Ricky Stenhouse Jr driving for his new team, JTG Daugherty Racing after being let go from Roush Fenway Racing at the end of 2019, secured the pole for the 500 with Alex Bowman starting second and Joey Logano and William Byron would start behind them after winning their respective duels. That was all overlooked as President Donald Trump was announced as the Grand Marshall for the race; the first time since the 2004 Daytona 500 that an active U.S. president attended a NASCAR race. After President Trump gave the command, he stepped into his limo to take a lap around the track with the drivers. Right as he pulled off the track is when the long night began.


When I think of Daytona Beach, it’s always February that comes to mind. July (which is no more) is just hot. The only image that remains vivid is the year of the wildfires and postponement and the smoke in the air that made me think it was a banana republic and the revolutionaries were on the outskirts of town.

It was always hot, though, in July. The ocean was cool and suitable for a swim after the races when they were in the daytime. Now the only nightlife is at the track.

February, though, is cool and windy, and the air seems moist whether it’s raining or not. February is two weeks instead of two days. Glittering yachts moored near the Chart House. Seagulls rising by the hundreds in the infield when engines are fired. Music and seafood in St. Augustine. Racing slot cars at the condo on a tiny track purchased at the Family Dollar.


In a long career, a journalist is bound to ask the occasional stupid question. Sometimes it’s intentional. Sometimes a good question scares a subject to death or makes him (or her) angry. It’s about eliciting a response.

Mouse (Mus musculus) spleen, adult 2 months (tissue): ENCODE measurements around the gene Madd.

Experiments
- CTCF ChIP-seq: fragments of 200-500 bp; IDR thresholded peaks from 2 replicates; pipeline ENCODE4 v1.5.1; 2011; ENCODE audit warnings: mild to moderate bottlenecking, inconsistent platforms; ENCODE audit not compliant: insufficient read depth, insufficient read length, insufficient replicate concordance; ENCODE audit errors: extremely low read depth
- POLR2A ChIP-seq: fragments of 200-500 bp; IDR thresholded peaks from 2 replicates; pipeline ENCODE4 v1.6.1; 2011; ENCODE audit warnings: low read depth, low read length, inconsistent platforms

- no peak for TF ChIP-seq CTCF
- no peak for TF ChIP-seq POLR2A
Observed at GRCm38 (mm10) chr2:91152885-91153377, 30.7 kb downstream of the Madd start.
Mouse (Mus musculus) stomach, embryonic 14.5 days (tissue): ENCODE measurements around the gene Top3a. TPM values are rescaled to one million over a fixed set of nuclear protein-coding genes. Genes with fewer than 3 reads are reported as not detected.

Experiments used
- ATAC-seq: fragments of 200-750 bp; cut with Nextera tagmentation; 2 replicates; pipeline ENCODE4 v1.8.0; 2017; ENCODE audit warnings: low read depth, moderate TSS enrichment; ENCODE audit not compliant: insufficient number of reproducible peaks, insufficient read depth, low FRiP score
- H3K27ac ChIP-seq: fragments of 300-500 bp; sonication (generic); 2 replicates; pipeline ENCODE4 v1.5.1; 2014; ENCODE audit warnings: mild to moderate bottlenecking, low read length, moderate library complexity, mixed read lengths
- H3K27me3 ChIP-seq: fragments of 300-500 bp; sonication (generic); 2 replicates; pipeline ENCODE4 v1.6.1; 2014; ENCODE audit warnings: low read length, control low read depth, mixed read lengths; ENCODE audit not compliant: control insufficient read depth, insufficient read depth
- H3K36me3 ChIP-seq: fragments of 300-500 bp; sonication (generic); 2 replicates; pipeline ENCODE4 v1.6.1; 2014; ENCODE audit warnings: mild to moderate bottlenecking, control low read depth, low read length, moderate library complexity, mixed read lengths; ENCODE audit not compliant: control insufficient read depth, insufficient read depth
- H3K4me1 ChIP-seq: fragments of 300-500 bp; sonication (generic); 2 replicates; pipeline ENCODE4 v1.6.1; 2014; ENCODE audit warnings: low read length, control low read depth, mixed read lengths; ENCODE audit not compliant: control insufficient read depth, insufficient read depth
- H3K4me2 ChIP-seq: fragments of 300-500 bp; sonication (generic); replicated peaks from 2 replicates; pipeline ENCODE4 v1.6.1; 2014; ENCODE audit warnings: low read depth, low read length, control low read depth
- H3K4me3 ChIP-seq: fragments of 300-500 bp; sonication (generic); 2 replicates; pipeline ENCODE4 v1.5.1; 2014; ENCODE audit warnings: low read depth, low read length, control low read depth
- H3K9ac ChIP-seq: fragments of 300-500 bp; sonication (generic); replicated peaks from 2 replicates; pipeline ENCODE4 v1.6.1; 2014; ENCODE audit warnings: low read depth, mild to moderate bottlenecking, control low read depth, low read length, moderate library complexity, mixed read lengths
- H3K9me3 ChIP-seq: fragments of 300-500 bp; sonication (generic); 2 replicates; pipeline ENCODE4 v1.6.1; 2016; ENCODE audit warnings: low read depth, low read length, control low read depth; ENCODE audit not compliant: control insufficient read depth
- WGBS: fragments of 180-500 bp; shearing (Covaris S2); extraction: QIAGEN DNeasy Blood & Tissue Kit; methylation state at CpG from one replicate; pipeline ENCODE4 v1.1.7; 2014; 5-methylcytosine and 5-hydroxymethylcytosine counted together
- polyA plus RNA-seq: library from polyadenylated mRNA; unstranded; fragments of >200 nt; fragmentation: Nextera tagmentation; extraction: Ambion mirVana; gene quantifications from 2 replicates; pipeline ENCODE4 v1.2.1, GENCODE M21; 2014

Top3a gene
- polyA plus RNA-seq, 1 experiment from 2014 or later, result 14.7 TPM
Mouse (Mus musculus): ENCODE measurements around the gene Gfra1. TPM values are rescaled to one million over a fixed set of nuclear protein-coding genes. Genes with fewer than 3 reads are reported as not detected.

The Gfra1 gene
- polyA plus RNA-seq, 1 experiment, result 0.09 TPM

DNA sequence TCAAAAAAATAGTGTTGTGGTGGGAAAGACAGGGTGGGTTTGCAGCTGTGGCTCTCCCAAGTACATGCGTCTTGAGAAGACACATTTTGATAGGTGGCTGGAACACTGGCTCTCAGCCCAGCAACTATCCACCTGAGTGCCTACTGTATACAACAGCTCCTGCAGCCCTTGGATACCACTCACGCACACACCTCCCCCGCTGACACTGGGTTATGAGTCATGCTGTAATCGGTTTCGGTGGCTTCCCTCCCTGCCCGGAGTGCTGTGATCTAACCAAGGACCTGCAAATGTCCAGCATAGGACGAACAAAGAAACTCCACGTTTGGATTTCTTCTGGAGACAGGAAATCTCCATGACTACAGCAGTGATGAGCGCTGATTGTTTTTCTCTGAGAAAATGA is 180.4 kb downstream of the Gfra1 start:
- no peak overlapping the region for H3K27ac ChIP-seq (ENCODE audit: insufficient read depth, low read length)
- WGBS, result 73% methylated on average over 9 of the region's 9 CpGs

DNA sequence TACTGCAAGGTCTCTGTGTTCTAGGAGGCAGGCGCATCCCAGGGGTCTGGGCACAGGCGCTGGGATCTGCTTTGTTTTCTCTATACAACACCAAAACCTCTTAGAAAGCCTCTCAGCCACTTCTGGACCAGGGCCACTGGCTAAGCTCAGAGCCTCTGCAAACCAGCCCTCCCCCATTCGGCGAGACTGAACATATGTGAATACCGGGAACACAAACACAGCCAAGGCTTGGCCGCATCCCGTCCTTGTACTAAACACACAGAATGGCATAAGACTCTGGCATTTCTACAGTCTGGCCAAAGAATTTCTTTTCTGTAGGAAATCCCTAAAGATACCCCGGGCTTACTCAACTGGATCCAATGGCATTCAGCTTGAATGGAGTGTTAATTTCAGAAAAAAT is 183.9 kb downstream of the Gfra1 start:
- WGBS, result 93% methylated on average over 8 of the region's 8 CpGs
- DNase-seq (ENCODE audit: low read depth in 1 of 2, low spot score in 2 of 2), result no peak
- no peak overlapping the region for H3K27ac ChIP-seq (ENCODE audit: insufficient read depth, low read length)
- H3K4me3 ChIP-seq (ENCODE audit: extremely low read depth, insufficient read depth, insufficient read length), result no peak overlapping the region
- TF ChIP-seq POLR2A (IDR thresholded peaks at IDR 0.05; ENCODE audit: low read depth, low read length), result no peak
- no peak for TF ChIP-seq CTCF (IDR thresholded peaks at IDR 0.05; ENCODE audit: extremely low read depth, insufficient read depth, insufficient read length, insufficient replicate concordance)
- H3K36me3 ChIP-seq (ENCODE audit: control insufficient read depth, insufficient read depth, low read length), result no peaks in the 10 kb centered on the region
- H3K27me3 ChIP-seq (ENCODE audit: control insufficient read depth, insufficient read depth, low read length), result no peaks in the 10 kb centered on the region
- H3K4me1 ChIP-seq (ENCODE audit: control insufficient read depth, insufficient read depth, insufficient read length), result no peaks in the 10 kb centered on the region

The worst part of transcribing interview recordings is that it’s boring. The second worst part is that it’s cringe-worthy. Even though we transcribe the answers, we hear the questions. It’s sort of like thinking of something really stupid from youth. Bad questions are plaid sportcoats with a pad on the shoulder in case the need to fire a shotgun arises for some reason.

In the spring of 1993, my first as a full-time NASCAR scribe, I interviewed John Andretti in the lounge of his team’s transporter at Charlotte Motor Speedway. The first racing simulation game I ever played was of the Indianapolis 500, and while apparently primitive by today’s standards, it seemed realistic when released in 1989. The interview was over, and I don’t remember a word of it today, but John and I chatted a while after I turned off the microcassette player, which was then also state of the art.


I have this compulsion to tell old stories. It could be because I’m ready for a new NASCAR season to begin. I’d like to think it isn’t a consequence of age, but it probably is.

Last night I was at a middle-school gym. I was surprised to see the former mayor of a nearby town, first because he was there and second because he was wearing a Brickyard 400 jacket. I never knew he was a NASCAR fan. Turns out he used to live in Darlington.

“That’s where my dad used to take me as a kid,” I said. “It’s hard to grow up going to Darlington and not love Pearson and Cale.”


I’m about to make some glaring generalities. My attention has recently been light. I am vaguely aware that the new season is going to bring with it massive changes, and the next year NASCAR is going to bring even more, and all that research-and-development money is not going to be spent in vain.

Hell, NASCAR changes massively every year. It reminds of of that alleged Yogi Berra line (Berra himself said half of those things he never said): “That place is so crowded, nobody goes there anymore.” If NASCAR changes anymore, it’ll be back to square one.